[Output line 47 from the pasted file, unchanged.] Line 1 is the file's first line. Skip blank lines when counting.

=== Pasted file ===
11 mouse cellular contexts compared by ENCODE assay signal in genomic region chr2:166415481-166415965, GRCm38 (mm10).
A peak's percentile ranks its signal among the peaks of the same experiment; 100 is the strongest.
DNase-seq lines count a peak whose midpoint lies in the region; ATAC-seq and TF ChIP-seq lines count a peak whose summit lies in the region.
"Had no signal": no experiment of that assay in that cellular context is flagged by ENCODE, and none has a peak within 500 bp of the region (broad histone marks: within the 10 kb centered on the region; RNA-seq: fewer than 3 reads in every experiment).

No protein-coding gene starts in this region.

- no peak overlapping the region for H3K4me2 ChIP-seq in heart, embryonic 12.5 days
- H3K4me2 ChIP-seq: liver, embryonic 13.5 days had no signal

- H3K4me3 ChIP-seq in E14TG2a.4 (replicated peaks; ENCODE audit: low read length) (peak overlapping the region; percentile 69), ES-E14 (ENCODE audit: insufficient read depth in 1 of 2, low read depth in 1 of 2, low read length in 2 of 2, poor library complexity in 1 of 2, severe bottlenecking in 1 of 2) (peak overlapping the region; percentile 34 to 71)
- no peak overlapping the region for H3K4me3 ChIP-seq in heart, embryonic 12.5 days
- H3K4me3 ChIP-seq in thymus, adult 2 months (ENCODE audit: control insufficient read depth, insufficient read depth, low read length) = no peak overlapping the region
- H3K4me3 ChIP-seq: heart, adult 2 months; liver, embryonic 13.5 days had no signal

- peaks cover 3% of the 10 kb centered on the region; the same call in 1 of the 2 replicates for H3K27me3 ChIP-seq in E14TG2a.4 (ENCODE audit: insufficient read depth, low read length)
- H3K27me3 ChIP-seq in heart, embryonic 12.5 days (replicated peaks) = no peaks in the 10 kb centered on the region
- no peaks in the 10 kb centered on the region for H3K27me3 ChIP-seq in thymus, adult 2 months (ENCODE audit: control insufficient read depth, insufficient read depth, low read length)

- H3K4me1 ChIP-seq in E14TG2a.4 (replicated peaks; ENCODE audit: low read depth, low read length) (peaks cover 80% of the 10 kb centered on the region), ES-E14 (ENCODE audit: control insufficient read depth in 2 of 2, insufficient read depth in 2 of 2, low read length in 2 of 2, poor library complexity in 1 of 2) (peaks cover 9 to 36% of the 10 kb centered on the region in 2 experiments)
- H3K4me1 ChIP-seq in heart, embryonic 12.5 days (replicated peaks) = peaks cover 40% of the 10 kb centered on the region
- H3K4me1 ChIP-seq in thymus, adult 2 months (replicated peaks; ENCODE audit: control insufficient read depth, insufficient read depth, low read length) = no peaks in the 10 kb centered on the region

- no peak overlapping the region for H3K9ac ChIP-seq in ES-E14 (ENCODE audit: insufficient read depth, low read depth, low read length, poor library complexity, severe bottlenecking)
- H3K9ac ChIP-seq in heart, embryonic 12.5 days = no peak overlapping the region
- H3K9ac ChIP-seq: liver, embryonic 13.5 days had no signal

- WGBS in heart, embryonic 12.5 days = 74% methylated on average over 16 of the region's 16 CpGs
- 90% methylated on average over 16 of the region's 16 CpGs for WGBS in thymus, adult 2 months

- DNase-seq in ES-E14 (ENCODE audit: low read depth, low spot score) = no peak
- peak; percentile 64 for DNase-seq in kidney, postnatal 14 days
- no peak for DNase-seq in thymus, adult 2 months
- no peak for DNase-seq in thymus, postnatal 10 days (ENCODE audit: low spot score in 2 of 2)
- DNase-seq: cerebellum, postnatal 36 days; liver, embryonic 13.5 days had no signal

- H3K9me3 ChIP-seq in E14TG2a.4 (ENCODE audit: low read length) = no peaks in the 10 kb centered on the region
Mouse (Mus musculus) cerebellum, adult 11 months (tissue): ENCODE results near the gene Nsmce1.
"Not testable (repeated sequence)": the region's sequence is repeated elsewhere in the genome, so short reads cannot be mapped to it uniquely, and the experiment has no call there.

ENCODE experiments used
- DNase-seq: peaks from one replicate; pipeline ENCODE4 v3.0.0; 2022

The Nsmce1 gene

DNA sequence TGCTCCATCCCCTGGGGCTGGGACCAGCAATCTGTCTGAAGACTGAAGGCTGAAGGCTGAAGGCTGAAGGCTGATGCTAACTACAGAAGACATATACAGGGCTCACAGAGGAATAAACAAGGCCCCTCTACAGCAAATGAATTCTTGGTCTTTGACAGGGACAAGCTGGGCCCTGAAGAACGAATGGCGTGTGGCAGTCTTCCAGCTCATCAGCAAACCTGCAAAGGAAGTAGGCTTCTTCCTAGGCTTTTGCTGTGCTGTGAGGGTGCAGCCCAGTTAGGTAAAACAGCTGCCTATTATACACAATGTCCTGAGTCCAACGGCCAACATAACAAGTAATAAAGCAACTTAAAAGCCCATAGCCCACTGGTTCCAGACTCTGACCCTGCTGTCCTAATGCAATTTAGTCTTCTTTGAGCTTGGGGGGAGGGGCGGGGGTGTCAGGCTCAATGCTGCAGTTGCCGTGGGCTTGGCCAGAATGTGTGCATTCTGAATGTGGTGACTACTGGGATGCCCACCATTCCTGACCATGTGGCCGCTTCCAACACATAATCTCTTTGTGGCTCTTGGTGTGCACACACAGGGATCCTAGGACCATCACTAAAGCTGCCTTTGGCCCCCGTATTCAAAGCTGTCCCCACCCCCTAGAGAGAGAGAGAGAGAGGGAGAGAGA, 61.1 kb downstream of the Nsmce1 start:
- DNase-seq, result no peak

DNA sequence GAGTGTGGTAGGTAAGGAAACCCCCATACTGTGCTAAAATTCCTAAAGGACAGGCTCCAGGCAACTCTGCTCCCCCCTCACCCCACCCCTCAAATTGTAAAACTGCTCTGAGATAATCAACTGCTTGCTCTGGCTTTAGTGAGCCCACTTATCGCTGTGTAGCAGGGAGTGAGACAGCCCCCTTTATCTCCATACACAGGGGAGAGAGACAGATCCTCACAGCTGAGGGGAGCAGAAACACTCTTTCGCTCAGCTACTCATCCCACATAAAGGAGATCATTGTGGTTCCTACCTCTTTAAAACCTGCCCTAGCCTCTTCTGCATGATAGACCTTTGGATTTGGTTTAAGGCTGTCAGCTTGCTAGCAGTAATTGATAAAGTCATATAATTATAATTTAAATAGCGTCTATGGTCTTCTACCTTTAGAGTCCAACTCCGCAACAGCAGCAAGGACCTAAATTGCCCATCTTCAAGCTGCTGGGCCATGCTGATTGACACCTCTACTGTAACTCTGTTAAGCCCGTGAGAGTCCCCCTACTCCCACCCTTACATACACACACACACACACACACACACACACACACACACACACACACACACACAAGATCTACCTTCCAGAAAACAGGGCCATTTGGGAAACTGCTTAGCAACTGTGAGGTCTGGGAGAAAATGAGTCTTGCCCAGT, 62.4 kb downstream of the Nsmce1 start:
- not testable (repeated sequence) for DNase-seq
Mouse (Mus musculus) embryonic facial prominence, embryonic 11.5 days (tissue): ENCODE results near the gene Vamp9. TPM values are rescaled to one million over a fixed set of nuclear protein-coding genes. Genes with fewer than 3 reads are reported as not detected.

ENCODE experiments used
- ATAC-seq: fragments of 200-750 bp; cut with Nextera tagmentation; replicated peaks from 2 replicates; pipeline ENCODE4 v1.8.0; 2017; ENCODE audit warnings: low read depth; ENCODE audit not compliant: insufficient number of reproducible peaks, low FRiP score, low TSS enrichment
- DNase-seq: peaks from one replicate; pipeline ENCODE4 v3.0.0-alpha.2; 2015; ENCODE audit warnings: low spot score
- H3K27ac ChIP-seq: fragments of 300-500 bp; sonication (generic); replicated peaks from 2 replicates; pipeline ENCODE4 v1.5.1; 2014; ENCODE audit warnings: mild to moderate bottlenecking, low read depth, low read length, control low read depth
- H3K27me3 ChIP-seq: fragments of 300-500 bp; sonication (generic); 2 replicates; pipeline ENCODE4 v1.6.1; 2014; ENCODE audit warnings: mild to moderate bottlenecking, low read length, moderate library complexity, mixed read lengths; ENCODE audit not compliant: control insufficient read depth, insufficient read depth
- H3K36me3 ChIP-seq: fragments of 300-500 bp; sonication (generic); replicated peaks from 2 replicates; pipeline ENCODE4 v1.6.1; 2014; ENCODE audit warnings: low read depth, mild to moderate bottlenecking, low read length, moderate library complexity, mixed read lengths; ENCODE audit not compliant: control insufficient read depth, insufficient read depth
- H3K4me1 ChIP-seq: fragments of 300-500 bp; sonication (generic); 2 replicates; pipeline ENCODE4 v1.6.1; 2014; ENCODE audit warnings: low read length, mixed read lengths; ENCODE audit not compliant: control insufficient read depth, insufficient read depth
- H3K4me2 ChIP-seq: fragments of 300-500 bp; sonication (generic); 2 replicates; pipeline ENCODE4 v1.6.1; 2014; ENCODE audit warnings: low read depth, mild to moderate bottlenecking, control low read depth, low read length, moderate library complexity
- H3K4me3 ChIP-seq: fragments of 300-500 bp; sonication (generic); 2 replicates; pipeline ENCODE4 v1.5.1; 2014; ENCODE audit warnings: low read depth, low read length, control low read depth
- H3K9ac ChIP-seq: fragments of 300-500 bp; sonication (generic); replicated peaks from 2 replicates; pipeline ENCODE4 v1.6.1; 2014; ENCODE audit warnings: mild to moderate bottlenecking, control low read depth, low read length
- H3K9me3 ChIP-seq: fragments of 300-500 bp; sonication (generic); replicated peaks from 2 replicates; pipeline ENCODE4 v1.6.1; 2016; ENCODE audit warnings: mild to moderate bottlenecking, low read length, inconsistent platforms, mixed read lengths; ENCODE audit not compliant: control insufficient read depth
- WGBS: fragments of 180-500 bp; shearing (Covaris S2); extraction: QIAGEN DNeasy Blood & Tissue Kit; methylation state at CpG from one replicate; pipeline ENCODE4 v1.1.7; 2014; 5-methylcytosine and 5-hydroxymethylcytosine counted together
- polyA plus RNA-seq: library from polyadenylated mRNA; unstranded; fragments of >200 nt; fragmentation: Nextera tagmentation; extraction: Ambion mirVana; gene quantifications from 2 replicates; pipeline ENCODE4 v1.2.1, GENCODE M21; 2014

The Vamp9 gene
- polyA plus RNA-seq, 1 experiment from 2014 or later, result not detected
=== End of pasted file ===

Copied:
- H3K4me3 ChIP-seq: fragments of 300-500 bp; sonication (generic); 2 replicates; pipeline ENCODE4 v1.5.1; 2014; ENCODE audit warnings: low read depth, low read length, control low read depth